October 31, 2023
Happy Halloween - I expect pictures and stories of political-themed costumes that SMPAers will think are funny or worthy of loud eye-rolls, and that no one else will get.
This has been quite the week on campus, in Congress and around the world. This coming week will likely be at least as equally challenging. Less noticed are the quiet, personal moments.
Last Thursday, Professor Shanto Iyengar was on campus to receive the Robert M. Entman Award in Democracy and Political Communication. SMPA Professor Emeritus Entman ended his distinguished career here in SMPA, and Stanford University’s Professor Iyengar is one of the most respected political communication scholars of the past half century. We arranged meals, conversations and talks for Prof. Iyengar. At the end of it all, we had a small dinner and presented Prof. Iyengar with the formal award.
As the director of SMPA, it made sense for me to do the presentation. But it didn’t feel right. My connection to Prof. Iyengar is mostly my grad school copy of his co-authored book News That Matters. At pretty close to the last minute, I asked Professor Steven Livingston if he would do the honors. Prof. Livingston and Prof. Iyengar have known each other for decades, both are senior political communication scholars, and both are close to Prof. Entman.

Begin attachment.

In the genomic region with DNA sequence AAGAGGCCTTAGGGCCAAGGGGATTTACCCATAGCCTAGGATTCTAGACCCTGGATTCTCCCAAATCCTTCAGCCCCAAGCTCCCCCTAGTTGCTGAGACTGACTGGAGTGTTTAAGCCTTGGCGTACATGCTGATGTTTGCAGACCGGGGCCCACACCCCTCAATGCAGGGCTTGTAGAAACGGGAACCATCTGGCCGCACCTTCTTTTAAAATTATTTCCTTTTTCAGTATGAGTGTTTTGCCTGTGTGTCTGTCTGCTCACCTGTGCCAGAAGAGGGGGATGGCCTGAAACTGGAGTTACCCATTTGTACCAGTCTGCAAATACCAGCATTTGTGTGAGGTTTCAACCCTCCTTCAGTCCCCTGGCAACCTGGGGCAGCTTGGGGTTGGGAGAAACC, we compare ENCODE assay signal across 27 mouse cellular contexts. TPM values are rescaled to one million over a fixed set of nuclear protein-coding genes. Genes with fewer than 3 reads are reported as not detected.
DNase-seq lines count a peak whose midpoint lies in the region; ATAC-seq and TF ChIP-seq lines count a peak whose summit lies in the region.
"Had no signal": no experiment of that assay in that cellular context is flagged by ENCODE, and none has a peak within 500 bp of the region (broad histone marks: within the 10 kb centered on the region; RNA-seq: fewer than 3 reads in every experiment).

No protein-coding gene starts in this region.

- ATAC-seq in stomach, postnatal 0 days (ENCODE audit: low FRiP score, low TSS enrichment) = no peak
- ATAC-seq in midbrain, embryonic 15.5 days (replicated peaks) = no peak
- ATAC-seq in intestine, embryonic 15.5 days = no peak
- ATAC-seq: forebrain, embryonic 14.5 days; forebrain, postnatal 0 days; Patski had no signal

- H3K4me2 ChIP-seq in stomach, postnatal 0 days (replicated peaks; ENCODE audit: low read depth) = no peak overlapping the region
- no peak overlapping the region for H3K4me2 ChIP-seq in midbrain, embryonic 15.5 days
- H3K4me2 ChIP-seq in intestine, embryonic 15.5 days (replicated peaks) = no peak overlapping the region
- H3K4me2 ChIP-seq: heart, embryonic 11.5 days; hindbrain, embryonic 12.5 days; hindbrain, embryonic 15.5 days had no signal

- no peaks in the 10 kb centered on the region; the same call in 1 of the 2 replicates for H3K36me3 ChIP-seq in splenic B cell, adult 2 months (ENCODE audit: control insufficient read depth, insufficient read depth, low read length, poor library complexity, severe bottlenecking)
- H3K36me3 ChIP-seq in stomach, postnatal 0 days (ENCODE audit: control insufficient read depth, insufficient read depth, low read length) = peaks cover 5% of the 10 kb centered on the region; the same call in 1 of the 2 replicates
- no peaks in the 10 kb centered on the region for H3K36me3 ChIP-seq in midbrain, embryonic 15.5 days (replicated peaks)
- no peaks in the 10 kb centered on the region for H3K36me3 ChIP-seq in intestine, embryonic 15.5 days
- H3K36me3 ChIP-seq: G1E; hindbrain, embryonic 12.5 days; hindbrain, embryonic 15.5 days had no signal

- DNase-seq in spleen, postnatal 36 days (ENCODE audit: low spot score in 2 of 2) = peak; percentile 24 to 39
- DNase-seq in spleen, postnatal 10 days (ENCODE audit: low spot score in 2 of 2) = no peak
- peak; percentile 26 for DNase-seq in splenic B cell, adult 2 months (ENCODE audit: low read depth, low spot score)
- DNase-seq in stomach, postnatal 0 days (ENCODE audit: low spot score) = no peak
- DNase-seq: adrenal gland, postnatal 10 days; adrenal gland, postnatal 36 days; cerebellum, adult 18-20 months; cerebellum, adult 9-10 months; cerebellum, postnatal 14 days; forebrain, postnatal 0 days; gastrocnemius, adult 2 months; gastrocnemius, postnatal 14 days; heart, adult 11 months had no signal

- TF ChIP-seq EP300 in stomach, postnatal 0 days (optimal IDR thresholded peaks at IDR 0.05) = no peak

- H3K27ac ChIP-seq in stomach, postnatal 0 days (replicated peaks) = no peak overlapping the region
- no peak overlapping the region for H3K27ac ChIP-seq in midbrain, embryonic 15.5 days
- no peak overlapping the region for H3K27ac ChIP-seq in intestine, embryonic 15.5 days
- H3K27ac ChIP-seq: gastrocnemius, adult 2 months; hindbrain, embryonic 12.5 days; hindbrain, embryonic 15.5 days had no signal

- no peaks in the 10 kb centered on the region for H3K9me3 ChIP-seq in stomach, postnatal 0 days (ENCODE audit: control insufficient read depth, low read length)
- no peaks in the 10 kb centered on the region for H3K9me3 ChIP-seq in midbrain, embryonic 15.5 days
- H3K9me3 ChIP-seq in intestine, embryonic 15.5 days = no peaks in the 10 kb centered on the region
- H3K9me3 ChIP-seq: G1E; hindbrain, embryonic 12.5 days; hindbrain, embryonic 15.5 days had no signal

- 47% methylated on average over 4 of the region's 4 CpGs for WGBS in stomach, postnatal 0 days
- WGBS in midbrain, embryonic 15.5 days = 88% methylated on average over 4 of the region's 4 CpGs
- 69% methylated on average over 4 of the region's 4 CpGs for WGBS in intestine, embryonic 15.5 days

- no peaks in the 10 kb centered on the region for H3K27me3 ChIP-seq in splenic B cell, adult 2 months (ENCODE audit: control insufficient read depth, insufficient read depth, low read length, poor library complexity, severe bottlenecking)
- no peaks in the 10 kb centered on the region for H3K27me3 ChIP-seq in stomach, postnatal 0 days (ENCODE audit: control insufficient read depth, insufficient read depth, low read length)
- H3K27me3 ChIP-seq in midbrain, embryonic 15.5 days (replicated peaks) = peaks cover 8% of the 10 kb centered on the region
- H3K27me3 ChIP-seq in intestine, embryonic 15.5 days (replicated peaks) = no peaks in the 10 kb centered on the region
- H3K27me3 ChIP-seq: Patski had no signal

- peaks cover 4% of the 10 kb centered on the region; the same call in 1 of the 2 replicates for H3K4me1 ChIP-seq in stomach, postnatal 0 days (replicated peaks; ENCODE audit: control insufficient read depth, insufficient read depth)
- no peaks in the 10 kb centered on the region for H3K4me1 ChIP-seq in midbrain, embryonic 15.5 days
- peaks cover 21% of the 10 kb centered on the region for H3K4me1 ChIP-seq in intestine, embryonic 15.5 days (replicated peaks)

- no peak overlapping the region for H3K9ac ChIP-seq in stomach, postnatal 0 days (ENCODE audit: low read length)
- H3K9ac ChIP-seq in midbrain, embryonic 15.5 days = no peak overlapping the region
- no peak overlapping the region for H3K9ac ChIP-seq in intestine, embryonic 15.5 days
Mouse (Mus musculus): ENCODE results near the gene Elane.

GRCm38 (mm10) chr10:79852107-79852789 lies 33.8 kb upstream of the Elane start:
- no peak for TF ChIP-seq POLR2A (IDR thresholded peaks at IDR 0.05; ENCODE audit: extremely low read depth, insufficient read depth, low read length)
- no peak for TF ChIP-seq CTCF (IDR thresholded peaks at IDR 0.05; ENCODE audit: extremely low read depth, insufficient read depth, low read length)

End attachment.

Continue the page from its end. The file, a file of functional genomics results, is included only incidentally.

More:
When I dropped by Prof. Livingston’s office to spring the last minute request, he pulled two copies of News That Matters off his shelf, one of which Prof. Iyengar signed for him decades ago. Fresh out of his doctoral program and not yet at GW, Livingston was invited to attend a meeting of senior political communication scholars, one of whom was Prof. Iyengar, who signed a copy of his landmark work for the young scholar.
After a full day of talks and meals and conversations, after a formal presentation, as the event was breaking up, Prof. Livingston asked Prof. Iyengar to sign the book again, under the first signature. They were both beaming. Two senior scholars, one whose career arc is nestled inside the arc of the other, sharing something that neither could have predicted. In all the mayhem of the week, the stress and uncertainty on campus and off, exams and classes and politics and news, there was a moment decades in the making and shared by two old friends.
This was one of the many small moments that made last week. There was also your classmate who got her first byline in a national publication, the political science major who dropped by my office to let me know she got into SMPA, laughing with the GWTV crew who were trying to record a promotional TikTok, the graduate student who stopped to talk for a moment on the street, and more. These little moments, cracks in the chaos through which light shines, are what make a good week.
I look forward to more cracks, more unexpected light - and pictures of only at SMPA Halloween costumes.